• Welcome to the online home of the Oman Medical Journal offering free access and publishing to all authors and researchers 

    Welcome from the Editor-in-Chief

    Prof. Ibrahim Al-Zakwani BSc, MSc, MS, PhD

    Welcome to the home of the Oman Medical Journal. The OMJ was established in 1984 and has been published under the Oman Medical Specialty Board since 2007. Initially, we started with one issue a year, which later increased to four and then to six in 2011. We currently publish over 100 articles a year covering all aspects of medicine and healthcare. These are selected by our committed and multi-disciplinary Editorial Board.

    We take a no barriers approach to publishing and are proud to offer the journal free to all those who wish to read it and charge no publication fees to authors/researchers. We publish a wide range of articles, including original research, case reports, and preliminary studies. We also publish editorials and letters intended to inform and spark debate about key medical issues. We do this to complement OMSB’s mission to provide quality healthcare through quality medical education. As part of this commitment, we are listed and indexed in over 35 databases, and this number continues to grow.

    We have added some exciting new features to this website. We now offer our authors the opportunity to publish their articles as soon as they are accepted with our preprint facility.  

    On behalf of the entire OMJ team, thank you for visiting the online home of the OMJ. We hope you will find this site to be a helpful resource. Please do not hesitate to contact us with any questions, concerns, or comments you have.

    Ibrahim Al-Zakwani

    Articles and Issues


    Most Viewed Articles

    The most viewed articles from the OMJ.
    Volume 37, Issue 1 January 2022
    Anaphylaxis in Omani Patients: A Study from a Tertiary Care Center

    Salem Al Tamemi, Yusra Al Lamki, Shafiq Ur-Rehman Naseem, Nabila Al Siyabi, Bushra Al Siyabi, Ibrahim Al-Zakwani

    Objectives: Anaphylaxis is an acute and potentially fatal allergic reaction. No studies have yet been conducted to evaluate the spectrum of anaphylactic reactions among Omani patients. As such, this study aimed to describe the clinical features, causes, investigation, and management of anaphylaxis among patients presenting to a tertiary care center in Oman. Methods: This retrospective study took place between August 2005 and June 2020 at the allergy and immunology clinic of Sultan Qaboos University Hospital, Muscat, Oman. All patients diagnosed with anaphylaxis during the study period were included. Data were collected from electronic medical records. Results: One hundred patients were diagnosed with anaphylaxis during the study period. Of these, 52.0% were male. The mean age was 15.9±16.2 years, with 70.0% aged < 18 years old. The eosinophil count ranged from 0.0–16.9 × 109/L, with a mean of 0.8±2.2 × 109/L and a median of 0.3 (0.1–0.6) × 109/L. Total immunoglobulin (Ig) E levels ranged from 25–8706 kIU/L, with a mean of 935.1±1369.5 kIU/L and a median of 500.4 (186.0–972.5) kIU/L. The majority of patients had a family history of allergies (72.0%), and other had concomitant allergic conditions (66.0%). All were prescribed epinephrine (100%). The most common cause of anaphylaxis was food (65.0%). The second most frequent trigger was insect venom (32.0%). Most patients had one category cause (81.0%); two or more causes were present in 12.0% of patients. Clinical symptoms manifested most frequently as cutaneous (92.0%) and respiratory (85.0%). The majority of patients (87.0%) demonstrated the involvement of more than one bodily system. Mean total IgE levels were significantly higher in patients with concomitant presence of other allergic conditions (1193.8 kIU/L) than patients without another concomitant allergic disease (503.6 kIU/L; p = 0.030). In addition, concomitant allergic disease is significantly higher in patients < 18 years of age (75.4%) compared to patients > 18 years of age (45.2%; p = 0.010). Conclusions: Due to its life-threatening nature, knowledge of the epidemiology and clinical features of anaphylaxis in different populations is necessary to deliver rapid treatment. This study found that the clinical features of anaphylactic patients in Oman were similar to those reported elsewhere. Further research is needed to determine the true incidence of anaphylaxis in Oman to minimize associated morbidity and mortality.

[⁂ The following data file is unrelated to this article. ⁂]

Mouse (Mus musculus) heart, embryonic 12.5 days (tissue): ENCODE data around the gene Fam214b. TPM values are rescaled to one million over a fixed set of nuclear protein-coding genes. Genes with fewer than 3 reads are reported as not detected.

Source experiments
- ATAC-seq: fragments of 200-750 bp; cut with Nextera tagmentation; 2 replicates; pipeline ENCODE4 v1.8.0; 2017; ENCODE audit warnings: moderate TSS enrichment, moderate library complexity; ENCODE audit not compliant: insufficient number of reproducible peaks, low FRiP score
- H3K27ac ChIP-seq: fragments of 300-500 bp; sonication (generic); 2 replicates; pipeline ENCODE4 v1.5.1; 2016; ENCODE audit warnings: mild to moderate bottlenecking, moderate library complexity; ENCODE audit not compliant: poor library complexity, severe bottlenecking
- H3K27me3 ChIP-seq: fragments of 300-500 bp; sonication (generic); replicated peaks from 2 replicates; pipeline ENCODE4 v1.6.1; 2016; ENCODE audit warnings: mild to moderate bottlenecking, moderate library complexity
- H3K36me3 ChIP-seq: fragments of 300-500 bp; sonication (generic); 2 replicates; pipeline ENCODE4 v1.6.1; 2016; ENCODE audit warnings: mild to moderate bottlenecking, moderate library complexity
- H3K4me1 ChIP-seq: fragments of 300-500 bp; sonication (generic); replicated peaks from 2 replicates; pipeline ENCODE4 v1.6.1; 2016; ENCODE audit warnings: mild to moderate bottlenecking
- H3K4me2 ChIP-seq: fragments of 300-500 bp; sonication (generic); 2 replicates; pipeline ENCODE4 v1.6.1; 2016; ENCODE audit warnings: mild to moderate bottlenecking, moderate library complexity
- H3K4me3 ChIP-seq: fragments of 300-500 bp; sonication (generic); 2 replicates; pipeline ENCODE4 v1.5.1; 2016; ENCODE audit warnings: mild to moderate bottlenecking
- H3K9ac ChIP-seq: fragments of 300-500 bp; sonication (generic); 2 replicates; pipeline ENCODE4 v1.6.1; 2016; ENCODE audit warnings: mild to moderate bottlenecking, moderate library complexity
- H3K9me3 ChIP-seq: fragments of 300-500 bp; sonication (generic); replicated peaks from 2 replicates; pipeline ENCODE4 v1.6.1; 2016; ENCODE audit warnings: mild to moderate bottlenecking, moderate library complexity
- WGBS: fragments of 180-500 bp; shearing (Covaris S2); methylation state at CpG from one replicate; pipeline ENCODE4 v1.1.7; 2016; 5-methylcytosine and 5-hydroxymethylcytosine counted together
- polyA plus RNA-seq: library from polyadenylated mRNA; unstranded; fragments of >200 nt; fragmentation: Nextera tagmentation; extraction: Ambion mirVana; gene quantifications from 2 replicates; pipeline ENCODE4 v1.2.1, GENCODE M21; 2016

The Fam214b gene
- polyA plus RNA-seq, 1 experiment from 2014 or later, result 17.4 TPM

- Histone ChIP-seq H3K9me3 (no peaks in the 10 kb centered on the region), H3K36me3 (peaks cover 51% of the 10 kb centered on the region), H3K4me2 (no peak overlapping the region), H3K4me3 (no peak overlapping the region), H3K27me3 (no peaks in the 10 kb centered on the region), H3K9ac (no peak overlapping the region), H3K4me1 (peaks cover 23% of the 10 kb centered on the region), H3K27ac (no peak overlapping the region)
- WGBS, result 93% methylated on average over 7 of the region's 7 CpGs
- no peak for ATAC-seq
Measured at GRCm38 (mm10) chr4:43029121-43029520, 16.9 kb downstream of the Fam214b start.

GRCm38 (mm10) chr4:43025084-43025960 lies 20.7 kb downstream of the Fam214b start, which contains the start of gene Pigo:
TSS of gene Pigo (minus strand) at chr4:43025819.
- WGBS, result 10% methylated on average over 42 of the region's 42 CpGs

Article history:

    Volume 37, Issue 1 January 2022
    Oman Medical Specialty Board Research Forum 2021/2022: Abstracts


    Article history:

    For Authors

    The Oman Medical Journal accepts manuscript submissions through an external website, Editorial Manager.  

    The Journal has specific instructions and guidelines for submitting articles. Please read and review them carefully. Articles that are not submitted in accordance with our instructions and guidelines are more likely to be rejected.

    About OMJ

    "Oman Medical Journal is an Open Access International Journal, which intends to engage and inform doctors, researchers and other health professionals by publishing a wide range of peer-reviewed articles."

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    "Our background is solidly grounded in publishing a high degree of articles covering all aspects of medicine."
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